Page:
Mare Internum

Probably about once every two months, I find a new web comic to read, and if I like it, whether it’s been going for years or only a few weeks, I’ll read through every published page. I favor the comics with a narrative–really they fall into more of a graphic novel format–because I like to see how the author develops themes and character personalities over the long term compared to more episodic works where we essentially start from the same place with every new strip.

Mare Internum, the latest comic I’ve read through, is a great example of why I prefer a narrative. The story starts off with a man who is, apparently, suicidal, but over the next three chapters (including the one currently in-progress) his drive for survival apparently shocks him out of his depression. So we get to a see a whole slice of this character’s range of emotional states as he navigates the beautiful scenery and strange creatures Der-shing Helmer renders within the subterranean Martian landscape (cavescape?).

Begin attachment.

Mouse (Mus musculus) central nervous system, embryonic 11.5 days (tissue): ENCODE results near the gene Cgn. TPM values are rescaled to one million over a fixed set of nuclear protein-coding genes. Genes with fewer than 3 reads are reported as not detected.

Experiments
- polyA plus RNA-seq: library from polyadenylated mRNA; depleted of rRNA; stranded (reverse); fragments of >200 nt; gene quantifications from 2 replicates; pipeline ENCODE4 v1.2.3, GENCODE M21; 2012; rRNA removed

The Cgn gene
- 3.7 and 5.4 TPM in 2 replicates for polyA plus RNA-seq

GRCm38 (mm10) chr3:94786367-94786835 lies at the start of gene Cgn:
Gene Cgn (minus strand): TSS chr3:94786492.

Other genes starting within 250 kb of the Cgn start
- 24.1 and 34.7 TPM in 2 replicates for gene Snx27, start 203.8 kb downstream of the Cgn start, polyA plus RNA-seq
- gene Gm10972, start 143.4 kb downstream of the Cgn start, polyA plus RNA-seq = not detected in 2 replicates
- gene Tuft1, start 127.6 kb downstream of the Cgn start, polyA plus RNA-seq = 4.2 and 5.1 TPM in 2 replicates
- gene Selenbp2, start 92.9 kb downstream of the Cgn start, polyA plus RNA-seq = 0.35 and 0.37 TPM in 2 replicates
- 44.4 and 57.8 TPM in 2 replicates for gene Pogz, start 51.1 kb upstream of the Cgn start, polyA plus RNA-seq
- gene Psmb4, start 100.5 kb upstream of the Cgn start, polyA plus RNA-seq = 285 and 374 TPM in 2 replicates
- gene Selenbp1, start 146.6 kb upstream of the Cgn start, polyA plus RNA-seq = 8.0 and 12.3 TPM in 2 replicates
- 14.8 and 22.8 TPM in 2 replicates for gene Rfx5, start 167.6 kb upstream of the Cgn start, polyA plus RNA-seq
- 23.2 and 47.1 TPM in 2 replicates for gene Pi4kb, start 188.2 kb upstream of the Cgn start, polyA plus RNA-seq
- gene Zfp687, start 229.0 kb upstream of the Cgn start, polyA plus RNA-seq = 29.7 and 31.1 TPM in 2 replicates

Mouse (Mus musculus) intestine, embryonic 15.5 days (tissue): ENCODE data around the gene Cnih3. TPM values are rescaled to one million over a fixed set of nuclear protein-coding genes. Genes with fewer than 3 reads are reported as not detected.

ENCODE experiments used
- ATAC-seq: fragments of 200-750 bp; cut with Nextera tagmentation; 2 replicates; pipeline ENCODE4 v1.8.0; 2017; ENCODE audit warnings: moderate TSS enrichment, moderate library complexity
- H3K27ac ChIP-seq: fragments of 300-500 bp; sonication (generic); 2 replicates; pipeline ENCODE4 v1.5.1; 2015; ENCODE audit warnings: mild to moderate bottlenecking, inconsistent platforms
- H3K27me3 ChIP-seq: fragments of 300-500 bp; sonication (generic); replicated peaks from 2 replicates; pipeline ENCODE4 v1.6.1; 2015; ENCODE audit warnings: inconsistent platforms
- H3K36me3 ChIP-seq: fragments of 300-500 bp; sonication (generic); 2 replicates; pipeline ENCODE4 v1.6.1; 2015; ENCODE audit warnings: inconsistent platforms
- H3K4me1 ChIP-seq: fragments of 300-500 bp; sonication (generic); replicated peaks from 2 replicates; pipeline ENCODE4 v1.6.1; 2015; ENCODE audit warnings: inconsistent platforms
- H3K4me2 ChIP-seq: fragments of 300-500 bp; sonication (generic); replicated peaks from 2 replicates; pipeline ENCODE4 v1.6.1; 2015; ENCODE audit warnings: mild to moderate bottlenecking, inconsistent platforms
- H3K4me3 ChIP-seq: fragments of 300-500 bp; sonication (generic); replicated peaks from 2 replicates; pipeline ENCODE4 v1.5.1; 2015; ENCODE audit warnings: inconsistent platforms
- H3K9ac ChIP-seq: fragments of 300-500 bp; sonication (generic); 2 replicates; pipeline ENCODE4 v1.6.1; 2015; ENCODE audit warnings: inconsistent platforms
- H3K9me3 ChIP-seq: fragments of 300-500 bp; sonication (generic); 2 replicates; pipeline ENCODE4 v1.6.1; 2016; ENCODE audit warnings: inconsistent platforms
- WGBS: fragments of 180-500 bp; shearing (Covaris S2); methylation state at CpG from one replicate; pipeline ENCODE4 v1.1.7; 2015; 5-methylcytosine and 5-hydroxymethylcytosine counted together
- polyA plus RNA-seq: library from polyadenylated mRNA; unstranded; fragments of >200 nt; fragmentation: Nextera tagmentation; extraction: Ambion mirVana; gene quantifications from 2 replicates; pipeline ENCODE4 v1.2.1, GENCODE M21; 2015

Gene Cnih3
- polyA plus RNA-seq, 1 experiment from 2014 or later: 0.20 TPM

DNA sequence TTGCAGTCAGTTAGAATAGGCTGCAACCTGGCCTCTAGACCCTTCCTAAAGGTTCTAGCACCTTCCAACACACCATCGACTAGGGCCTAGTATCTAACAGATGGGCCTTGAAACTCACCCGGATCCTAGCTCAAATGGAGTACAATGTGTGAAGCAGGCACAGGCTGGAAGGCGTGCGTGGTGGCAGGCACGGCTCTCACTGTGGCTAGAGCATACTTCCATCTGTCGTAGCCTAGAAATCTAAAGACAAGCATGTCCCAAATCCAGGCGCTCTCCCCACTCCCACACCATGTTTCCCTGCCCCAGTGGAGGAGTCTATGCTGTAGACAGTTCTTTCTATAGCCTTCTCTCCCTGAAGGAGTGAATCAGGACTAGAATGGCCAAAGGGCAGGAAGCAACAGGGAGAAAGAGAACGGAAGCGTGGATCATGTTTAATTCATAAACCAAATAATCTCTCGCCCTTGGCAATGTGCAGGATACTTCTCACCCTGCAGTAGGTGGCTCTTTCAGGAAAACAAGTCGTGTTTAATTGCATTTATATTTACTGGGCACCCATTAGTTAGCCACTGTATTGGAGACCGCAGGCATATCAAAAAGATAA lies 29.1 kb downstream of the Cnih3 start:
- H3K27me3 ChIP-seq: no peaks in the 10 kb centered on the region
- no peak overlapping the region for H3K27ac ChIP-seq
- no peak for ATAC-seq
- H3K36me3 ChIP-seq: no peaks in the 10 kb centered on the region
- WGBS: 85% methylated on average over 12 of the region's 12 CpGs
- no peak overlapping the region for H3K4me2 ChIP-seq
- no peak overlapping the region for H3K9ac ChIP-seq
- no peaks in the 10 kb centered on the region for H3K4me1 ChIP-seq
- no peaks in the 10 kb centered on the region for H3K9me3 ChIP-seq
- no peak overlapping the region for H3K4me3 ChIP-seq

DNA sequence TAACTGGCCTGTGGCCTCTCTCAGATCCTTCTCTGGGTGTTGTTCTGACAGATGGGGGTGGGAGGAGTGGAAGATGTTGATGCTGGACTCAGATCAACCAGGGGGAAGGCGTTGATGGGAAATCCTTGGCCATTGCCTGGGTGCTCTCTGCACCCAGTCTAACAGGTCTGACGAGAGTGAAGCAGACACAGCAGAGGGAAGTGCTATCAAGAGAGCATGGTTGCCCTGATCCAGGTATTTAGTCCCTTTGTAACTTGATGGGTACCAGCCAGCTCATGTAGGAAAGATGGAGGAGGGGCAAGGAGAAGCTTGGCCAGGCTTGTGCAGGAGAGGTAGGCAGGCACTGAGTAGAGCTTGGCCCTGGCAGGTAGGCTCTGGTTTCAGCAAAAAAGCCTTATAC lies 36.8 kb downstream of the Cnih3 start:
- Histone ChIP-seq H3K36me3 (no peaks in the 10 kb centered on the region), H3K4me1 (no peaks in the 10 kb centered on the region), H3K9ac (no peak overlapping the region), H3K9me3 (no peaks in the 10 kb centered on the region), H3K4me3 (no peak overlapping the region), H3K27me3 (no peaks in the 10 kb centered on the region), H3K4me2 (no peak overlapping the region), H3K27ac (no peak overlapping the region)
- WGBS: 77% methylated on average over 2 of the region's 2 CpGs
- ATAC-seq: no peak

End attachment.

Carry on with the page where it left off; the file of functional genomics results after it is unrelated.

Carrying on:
What really excites me though is seeing a web comic I love on store shelves. Here’s hoping that happens for Mare Internum.

Javascript with imports? Madness!

Not a detailed post. I just found out that this exists:
https://developer.mozilla.org/en-US/docs/Web/JavaScript/Reference/Statements/import

Having suffered through variations of require.js implementations, custom import functions, HTML <script> tags (which are invisible within a given module) it’s good to see that a tool for modularizing code is finally landing in the language itself. Of course, none of the methods for exposing and importing objects from / to Javascript files are going away — people will probably continue to write new code with the pre-existing methods indefinitely, not to mention the legacy code — which no-one is going to spend money updating unless someone also writes a module-loading syntax translator. Even so, the presence of a widely-supported language standard for modularity is good for the language going forward since developers will have less of a learning curve on something as basic as answering “what does code I’m looking at depend on?” or “where does this function come from?” I mean really, those are stupid questions to be spending time on when you have real problems to solve.